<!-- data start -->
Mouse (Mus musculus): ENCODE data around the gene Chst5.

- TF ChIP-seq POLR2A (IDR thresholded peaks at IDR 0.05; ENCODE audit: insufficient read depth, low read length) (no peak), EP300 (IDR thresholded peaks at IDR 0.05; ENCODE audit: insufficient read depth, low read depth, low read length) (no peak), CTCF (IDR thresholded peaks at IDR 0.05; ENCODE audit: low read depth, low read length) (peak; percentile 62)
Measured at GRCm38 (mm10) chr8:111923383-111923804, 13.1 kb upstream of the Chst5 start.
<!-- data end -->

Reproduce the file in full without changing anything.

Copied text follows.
Mouse (Mus musculus): ENCODE data around the gene Chst5.

- TF ChIP-seq POLR2A (IDR thresholded peaks at IDR 0.05; ENCODE audit: insufficient read depth, low read length) (no peak), EP300 (IDR thresholded peaks at IDR 0.05; ENCODE audit: insufficient read depth, low read depth, low read length) (no peak), CTCF (IDR thresholded peaks at IDR 0.05; ENCODE audit: low read depth, low read length) (peak; percentile 62)
Measured at GRCm38 (mm10) chr8:111923383-111923804, 13.1 kb upstream of the Chst5 start.